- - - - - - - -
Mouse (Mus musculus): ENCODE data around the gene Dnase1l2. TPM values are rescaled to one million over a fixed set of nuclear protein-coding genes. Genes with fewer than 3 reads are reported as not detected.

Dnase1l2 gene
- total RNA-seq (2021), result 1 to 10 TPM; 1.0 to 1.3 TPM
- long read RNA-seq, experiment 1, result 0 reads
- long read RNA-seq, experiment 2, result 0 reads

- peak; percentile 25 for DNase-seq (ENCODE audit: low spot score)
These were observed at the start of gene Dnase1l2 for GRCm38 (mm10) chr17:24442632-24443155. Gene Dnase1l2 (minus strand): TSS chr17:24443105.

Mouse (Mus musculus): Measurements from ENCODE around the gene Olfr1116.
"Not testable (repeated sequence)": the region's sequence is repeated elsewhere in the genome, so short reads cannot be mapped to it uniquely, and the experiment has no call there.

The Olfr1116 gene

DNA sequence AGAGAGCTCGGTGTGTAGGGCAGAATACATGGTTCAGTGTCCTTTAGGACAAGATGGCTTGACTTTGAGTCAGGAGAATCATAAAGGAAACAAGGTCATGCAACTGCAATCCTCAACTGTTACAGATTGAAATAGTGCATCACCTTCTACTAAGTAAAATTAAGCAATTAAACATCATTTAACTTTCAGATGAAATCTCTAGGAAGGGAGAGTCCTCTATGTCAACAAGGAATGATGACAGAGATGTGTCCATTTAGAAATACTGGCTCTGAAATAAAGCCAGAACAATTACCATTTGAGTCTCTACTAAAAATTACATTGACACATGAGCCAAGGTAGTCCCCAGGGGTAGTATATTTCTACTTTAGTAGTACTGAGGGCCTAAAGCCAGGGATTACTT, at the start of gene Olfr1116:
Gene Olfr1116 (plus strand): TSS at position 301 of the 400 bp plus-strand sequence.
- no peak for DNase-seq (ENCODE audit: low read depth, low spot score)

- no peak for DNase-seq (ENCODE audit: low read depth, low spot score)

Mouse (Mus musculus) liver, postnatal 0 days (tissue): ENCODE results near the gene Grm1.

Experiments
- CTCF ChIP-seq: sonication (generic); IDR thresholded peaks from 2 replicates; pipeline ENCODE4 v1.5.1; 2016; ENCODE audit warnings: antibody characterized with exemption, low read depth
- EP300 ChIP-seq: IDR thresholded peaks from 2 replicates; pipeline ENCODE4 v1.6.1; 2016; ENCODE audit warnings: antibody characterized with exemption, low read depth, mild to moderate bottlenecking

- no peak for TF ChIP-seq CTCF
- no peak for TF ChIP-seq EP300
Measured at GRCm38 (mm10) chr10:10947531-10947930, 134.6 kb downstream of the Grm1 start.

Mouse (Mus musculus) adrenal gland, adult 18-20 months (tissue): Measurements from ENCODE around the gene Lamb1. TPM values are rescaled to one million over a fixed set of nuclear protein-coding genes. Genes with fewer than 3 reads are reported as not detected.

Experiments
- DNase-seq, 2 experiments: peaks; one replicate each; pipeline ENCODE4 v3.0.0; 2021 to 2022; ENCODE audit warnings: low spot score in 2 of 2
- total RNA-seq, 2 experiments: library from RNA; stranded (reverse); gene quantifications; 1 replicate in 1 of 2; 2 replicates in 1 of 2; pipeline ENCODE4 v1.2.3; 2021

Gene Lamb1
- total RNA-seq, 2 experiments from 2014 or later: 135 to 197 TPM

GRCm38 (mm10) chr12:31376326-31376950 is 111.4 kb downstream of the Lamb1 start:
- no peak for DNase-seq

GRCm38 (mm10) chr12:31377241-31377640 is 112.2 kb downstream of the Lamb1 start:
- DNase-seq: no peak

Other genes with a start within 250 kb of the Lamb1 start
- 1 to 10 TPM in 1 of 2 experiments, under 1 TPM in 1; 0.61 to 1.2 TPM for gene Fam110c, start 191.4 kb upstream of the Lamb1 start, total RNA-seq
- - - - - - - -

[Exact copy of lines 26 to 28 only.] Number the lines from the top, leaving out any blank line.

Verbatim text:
Gene Lamb1
- total RNA-seq, 2 experiments from 2014 or later: 135 to 197 TPM

GRCm38 (mm10) chr12:31376326-31376950 is 111.4 kb downstream of the Lamb1 start: